From Minor League Sports to a Major Resolution: Part 2

When Bobby Valentine was ejected from a Mets game and returned to the dugout with fake glasses and a mustache, I knew he was the man. Whether or not he’s the right man to manage the Red Sox is something plenty of people have their respective theories about, whether they’re a casual fan, a radio talk show host or someone in the local barber shop. I won’t claim to have the definitive answer about his ultimate impact in Boston, but I don’t know that there really is/will be one, unless something outlandish happens.

There’s been a lot made lately about how polarizing a figure Bobby V has been over the last few decades. Although he certainly did charm people with his press-conference performance last night, it doesn’t mean he’ll try to sell you a used car when the Sox are losing.

The Red Sox are too talented to miss the playoffs for a third straight year. If they end up on the golf course in early October next season, many fans and media members will demand Bobby’s head on a plate. That may be the easiest conclusion to draw from a result like that, but people shouldn’t forget that Terry Francona had the same issues at the end of the 2011 campaign. I don’t know any of the Sox players personally, but it’s not out of the question that whoever was the issue last year could still be one in 2012, even under a new manager. Players can be just as (and sometimes more) stubborn as management or anyone else for that matter. Failure may no longer be an acceptable word in the Red Sox’s 21st century dictionary, but it happens even to the best teams. Valentine shouldn’t emerge from such a season blameless either, but it’s unreasonable for him not to be given a learning curve after a ten-year MLB hiatus. (Here’s hoping said curve is less than a month.)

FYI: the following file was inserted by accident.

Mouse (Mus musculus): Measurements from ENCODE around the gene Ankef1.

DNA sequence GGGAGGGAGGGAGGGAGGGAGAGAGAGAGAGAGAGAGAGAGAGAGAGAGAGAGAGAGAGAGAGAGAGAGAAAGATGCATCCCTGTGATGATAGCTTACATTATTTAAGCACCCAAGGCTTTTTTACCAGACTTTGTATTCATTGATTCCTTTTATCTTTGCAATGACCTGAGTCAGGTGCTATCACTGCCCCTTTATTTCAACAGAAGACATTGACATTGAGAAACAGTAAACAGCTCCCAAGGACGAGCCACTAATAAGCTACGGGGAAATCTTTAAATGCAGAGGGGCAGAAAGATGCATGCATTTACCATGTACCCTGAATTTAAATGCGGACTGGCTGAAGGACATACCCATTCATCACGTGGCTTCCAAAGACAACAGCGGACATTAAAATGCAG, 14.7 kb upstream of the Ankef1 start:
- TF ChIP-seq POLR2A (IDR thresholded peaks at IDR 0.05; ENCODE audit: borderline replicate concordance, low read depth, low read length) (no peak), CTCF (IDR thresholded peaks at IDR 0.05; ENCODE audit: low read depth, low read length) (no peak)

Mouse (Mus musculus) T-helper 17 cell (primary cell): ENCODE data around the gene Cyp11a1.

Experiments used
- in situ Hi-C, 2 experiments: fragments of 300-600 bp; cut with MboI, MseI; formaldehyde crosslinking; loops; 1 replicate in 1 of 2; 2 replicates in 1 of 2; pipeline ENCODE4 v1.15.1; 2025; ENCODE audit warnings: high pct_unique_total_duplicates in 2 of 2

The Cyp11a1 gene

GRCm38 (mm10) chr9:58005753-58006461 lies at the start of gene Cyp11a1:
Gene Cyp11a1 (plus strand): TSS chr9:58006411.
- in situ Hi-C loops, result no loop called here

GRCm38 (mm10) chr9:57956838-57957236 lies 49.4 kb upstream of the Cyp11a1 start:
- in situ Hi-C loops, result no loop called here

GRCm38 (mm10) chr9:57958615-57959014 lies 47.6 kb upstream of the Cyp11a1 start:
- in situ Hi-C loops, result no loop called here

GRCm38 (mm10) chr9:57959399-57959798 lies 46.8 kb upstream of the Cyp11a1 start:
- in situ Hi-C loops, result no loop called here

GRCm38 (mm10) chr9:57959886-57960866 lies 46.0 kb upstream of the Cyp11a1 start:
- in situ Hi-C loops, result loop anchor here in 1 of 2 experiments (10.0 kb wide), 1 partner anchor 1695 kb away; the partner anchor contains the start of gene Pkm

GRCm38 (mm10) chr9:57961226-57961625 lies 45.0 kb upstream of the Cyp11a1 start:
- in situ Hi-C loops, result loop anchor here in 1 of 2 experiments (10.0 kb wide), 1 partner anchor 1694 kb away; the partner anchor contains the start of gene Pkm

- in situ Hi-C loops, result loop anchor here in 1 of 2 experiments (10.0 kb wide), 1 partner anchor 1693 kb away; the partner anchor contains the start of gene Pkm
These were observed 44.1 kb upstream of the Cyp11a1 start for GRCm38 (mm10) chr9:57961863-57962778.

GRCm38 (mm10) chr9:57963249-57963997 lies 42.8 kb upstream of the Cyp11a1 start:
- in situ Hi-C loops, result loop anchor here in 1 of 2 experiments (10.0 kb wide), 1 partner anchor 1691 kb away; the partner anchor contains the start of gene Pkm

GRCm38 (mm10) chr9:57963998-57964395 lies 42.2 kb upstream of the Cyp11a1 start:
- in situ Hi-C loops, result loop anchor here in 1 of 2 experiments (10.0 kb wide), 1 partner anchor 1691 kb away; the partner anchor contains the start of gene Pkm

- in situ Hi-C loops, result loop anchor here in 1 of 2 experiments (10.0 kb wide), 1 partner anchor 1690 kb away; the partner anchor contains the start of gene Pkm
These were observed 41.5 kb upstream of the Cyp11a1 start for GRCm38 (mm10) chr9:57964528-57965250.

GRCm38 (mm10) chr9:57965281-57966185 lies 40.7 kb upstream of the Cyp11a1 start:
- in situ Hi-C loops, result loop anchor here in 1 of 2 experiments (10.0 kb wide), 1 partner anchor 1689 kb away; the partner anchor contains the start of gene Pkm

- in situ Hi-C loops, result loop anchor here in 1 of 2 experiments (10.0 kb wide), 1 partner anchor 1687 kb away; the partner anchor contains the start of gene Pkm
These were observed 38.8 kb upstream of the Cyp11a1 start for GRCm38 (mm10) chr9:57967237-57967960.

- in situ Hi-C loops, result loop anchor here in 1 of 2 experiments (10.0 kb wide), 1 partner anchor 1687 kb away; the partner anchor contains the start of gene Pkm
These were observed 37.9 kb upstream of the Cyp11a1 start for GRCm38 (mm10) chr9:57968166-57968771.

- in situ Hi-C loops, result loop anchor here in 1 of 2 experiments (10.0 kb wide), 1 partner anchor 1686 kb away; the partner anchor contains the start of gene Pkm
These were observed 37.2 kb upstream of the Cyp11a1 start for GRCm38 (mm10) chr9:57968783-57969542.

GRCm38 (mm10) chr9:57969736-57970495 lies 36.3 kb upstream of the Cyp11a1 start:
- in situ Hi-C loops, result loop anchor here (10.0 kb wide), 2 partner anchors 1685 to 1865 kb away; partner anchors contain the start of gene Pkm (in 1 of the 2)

On the other hand, winning the World Series wouldn’t be the crowning moment for Bobby V. Of course he’ll deserve some of the credit for earning a title, but neither he nor anyone else can act as if this is his fourth grand franchise turnaround. For the first time in his career, Valentine has been handed a great team instead of a middling or mediocre one. The only way to get it to the next level this time is via a trophy and a duckboat parade. If the Sox win their first World Series since 2007– boy is that weird to say– Bobby will inevitably have had a hand in the team’s success, even if that means stepping back and let a leader or two emerge in the clubhouse at times.

It may be more interesting to take a stand one way or another on a guy so cut-and-dry as Bobby Valentine, but interesting doesn’t always mean accurate. In radio and TV, some personalities support the opposite side of an argument than they believe just to get a good discussion going. I’m not implying anyone around here is doing or has done that, but the point is, you don’t have to hate Bobby’s guts or love him to pieces. It may seem as if not having a strong opinion means you’re a terrible, fan, but it’s perfectly reasonable to be neutral on the guy right now.

(In fact, I have a couple of opposing opinions on him myself. For the record, I think Bobby is a good manager, but not a good fit in Boston. He’s pretty hilarious, but the jury is still out on whether that’s a good thing given the joke of September 2011.)


If you liked this post, check out some of the other entries in the From Minor League Sports to a Major Resolution Series:

Part 1

Part 3

Part 4

Part 5

Part 6

Part 7

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